The Reserve Bank on 14 February 2023 announced its second global hackathon -- 'HARBINGER 2023 - Innovation for Transformation' with the theme 'Inclusive Digital Services'. Fintechs have been invited to develop solutions that have the potential to make digital financial services accessible to the differently-abled, facilitate efficient compliance, extend the reach of Central Bank Digital Currencies and enhance the scalability of blockchains.


  1. Being part of HARBINGER 2023 gives an opportunity to the participants to get mentored by industry experts and exhibit their innovative solutions before an eminent jury and win exciting prizes in each category
  2. The RBI has invited innovative ideas in four segments.
  3. Innovative, easy-to-use, digital banking services for differently-abled (Divyaang)
  4. RegTech solutions to facilitate more efficient compliance by Regulated Entities (REs)
  5. Exploring use cases/solutions for CBDC-Retail transactions, including transactions in offline mode
  6. Increasing Transactions Per Second (TPS)/ throughput and scalability of blockchains'


  1. The first hackathon was announced in November 2021 and results were declared in June 2022.
  2. It had received 363 proposals submitted by teams from within India and from 22 other countries including the US, UK, Sweden, Singapore, Philippines, and Israel.


Union Budget Highlights 2023-24

Union Finance Minister Nirmala Sitharaman on 1 February 2023 presented the Union Budget 2023, the fifth budget on 1 February 2023. In a boost to taxpayers and economy, Sitharaman announced major changed in tax slabs under new tax regime and big boost for railways and capital expenditure.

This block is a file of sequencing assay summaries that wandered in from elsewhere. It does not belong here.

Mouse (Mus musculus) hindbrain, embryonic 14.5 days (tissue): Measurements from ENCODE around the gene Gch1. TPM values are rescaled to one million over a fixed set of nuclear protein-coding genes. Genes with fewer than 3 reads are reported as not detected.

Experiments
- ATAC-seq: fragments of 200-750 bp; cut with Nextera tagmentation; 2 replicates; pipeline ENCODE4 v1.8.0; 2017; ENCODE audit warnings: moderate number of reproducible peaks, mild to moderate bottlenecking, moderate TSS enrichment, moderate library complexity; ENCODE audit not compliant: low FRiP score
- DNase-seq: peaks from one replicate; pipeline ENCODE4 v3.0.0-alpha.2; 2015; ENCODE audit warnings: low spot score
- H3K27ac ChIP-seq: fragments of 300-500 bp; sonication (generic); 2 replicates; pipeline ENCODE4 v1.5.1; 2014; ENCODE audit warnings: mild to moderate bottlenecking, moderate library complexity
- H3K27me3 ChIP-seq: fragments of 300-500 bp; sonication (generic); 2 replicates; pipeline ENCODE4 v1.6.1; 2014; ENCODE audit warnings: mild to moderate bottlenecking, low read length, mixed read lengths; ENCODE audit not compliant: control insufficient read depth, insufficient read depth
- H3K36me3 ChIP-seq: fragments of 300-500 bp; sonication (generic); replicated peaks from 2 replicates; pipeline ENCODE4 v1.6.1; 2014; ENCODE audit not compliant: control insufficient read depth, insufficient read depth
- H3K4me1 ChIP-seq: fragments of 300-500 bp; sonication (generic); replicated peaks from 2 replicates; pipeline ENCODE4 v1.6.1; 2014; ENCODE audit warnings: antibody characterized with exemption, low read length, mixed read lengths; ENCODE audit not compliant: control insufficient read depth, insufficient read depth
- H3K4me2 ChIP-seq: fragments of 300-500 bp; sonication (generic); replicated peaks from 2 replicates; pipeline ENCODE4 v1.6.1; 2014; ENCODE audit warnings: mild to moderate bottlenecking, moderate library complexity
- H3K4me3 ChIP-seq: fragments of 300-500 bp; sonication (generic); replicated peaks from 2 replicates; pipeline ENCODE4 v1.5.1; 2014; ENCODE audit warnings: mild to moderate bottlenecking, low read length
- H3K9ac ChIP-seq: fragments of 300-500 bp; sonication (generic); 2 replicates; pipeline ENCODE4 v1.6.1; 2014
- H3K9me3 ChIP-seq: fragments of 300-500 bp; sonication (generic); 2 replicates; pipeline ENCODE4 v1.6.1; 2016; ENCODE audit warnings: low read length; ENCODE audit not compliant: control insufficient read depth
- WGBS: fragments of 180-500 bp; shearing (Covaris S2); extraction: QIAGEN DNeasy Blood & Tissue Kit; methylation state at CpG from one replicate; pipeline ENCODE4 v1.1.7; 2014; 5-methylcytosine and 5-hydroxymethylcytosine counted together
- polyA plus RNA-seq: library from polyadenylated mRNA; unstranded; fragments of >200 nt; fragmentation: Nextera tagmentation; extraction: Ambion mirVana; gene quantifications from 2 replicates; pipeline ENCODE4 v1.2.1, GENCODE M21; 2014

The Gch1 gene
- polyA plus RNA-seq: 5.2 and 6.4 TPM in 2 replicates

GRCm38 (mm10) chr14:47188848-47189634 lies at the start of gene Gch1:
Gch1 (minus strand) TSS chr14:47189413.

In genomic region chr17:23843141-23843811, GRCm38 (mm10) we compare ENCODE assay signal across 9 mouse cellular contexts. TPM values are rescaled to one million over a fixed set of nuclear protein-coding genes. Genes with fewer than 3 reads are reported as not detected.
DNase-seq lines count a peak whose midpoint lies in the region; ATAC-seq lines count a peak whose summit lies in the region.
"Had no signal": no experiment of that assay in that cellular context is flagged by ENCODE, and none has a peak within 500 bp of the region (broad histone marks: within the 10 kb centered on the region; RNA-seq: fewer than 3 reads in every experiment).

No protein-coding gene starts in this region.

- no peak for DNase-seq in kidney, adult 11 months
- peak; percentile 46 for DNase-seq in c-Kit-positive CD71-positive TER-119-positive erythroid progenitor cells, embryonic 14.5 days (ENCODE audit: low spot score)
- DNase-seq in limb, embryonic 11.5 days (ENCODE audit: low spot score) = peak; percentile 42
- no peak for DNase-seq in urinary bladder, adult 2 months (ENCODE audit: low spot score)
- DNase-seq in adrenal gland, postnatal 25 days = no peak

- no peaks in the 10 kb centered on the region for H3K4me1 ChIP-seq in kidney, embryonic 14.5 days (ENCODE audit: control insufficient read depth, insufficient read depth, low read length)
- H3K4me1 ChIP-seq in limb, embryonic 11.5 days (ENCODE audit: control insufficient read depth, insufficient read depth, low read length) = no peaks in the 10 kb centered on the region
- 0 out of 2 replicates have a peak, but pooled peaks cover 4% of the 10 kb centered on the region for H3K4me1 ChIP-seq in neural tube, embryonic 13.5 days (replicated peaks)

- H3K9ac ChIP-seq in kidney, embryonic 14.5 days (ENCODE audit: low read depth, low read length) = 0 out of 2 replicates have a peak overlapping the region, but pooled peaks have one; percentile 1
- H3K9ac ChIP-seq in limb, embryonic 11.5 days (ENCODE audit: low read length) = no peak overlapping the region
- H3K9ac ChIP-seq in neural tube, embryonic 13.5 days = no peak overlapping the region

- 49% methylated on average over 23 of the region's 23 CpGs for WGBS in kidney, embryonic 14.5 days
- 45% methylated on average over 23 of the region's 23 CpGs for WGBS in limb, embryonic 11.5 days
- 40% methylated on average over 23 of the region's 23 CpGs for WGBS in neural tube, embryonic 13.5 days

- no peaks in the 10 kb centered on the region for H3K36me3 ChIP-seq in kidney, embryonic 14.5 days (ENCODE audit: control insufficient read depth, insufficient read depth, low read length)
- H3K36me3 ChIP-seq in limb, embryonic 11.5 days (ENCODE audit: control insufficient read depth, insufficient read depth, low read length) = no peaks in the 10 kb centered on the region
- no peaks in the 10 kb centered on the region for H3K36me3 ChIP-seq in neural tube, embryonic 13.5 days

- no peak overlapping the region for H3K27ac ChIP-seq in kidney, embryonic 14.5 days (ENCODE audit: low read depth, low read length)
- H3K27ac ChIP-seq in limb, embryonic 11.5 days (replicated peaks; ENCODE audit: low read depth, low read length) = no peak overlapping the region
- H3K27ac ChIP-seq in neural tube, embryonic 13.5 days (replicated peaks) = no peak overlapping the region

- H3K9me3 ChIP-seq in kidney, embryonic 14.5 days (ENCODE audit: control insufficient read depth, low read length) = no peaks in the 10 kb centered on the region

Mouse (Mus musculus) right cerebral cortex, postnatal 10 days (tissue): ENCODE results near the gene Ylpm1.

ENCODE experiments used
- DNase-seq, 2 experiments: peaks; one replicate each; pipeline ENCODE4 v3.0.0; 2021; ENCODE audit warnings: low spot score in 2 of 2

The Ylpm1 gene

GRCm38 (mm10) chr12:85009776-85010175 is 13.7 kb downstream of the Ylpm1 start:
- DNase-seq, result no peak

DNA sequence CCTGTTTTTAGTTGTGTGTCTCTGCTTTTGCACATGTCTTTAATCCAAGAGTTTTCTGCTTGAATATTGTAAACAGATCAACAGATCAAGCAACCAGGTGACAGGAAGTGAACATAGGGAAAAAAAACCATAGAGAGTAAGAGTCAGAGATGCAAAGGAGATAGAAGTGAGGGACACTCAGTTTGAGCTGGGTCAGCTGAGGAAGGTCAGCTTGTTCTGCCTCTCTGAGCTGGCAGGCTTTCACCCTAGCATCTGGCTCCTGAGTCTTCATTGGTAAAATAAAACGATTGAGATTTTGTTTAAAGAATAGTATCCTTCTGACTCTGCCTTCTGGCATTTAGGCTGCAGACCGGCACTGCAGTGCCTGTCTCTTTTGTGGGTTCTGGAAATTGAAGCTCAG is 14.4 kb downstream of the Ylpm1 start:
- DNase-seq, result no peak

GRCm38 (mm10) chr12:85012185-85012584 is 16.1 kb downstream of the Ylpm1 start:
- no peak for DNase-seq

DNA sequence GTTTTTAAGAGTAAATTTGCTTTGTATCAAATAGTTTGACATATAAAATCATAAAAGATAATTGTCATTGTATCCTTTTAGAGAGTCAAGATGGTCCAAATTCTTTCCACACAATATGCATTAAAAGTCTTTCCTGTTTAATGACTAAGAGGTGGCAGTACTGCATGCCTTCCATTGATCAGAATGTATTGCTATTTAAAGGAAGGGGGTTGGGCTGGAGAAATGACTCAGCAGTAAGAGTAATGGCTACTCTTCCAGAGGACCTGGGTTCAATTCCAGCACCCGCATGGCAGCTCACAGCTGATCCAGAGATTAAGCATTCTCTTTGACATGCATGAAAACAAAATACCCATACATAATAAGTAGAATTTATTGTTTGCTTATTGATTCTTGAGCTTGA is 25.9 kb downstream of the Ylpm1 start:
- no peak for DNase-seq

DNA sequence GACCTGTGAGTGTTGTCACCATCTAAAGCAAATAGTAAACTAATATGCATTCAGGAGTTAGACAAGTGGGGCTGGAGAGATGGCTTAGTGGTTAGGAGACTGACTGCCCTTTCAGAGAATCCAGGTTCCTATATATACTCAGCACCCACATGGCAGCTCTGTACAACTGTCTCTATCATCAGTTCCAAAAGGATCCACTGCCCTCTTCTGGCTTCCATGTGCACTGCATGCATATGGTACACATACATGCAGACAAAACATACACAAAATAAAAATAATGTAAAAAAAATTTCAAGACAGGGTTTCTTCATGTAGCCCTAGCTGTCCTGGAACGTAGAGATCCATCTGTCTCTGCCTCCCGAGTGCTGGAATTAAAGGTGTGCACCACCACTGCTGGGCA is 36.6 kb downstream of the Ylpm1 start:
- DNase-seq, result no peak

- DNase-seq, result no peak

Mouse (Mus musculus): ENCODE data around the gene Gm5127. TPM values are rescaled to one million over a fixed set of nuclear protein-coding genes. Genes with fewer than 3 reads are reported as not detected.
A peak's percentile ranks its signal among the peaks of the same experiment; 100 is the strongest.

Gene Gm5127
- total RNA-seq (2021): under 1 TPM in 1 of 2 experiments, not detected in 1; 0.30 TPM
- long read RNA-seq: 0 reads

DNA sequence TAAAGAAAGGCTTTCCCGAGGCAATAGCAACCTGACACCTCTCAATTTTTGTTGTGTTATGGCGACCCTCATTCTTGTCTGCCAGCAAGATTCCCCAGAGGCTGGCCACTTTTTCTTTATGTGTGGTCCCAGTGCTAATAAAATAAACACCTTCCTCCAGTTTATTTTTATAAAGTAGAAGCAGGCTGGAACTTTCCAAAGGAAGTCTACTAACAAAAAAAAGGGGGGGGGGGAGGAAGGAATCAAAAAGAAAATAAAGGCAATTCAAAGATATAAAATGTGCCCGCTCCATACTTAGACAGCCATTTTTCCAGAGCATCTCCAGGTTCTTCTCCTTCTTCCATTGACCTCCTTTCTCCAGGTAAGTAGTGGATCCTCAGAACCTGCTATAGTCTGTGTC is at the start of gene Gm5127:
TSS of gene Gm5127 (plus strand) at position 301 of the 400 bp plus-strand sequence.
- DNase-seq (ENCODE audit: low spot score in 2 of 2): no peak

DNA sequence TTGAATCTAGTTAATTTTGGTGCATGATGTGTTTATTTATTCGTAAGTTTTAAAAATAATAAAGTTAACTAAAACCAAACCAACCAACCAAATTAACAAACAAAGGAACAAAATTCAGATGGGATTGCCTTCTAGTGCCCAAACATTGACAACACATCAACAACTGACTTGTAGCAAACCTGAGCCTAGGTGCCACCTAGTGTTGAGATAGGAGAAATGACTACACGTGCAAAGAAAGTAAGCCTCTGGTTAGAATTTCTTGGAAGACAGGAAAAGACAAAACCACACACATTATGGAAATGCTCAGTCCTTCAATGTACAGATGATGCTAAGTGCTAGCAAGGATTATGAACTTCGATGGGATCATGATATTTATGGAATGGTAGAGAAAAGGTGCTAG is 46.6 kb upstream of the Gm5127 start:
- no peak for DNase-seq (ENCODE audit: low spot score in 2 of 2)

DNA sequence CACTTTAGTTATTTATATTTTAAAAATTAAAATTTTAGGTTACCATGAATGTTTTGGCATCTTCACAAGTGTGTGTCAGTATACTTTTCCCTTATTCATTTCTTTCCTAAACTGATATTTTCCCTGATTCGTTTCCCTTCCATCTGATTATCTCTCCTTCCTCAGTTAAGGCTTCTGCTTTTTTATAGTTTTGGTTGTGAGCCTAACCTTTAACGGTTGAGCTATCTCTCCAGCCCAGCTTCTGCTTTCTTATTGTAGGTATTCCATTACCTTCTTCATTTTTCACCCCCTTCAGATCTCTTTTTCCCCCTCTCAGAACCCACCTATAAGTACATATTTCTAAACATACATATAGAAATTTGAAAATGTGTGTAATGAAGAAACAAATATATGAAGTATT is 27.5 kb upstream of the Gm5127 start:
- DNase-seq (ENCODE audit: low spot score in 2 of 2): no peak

Key highlights of Budget 2023

  1. Major announcements for Income Tax payers
  2. No changes in the old tax regime
  3. New tax regime to become the default tax regime
  4. No tax on income up to Rs 7 lakh a year in new tax regime
  5. Govt proposes to increase income tax rebate limit from Rs 5 lakh to Rs 7 lakh in new tax regime
  6. Govt proposes to reduce highest surcharge rate from 37% to 25% in new tax regime

New slabs under new tax regimes

  1. Rs 0-3 lakh : Nil
  2. Rs 3-6 lakhs: 5%
  3. Rs 6-9 lakhs: 10%
  4. Rs 9-12 lakhs: 15%
  5. Rs 12-15 lakhs: 20%
  6. Rs Over 15 lakhs: 30%

Indirect Taxes

  1. 16% increase in NCCD on certain cigarettes
  2. 45% of tax refunds were processed within 24 hours. The taxpayer portal received maximum of 72 lakh returns a day: Sitharaman
  3. New cooperatives that commence manufacturing till March, 2024 to get lower tax rate of 15%
  4. Basic customs duty on crude, glycerine is proposed to be reduced to 2.5%.
  5. Propose to increase import duty on silver bars to align it with gold, platinum
  6. Extend customs duty cut on imports of parts of mobile phones by 1 year
  7. To promote value addition in the manufacturing of TVs, customs duty on open cells of TV panels reduced to 2.5%


  1. Revamped credit guarantee for MSMEs to take effect from 1 Apr 2023 with infusion of Rs 9,000 crore in corpus
  2. New credit guarantee scheme for MSMEs to reduce cost of credit by 1 percentage point


  1. Govt moots amendments to Banking Regulation Act to improve governance in banks

Skill training

  1. Government will launch Pradhan Mantri Kaushal Vikas Yojana 4.0
  2. To skill the youth for international opportunities, 30 Skill India International Centres will be set up across different States.

Clean Energy

  1. Rs 35,000 crores priority capital for the energy transition
  2. Green credit programmewill be notified under the Environment Protection Act
  3. Battery storage to get viability gap funding
  4. Govt to support setting up of battery energy storage of 4,000 MwH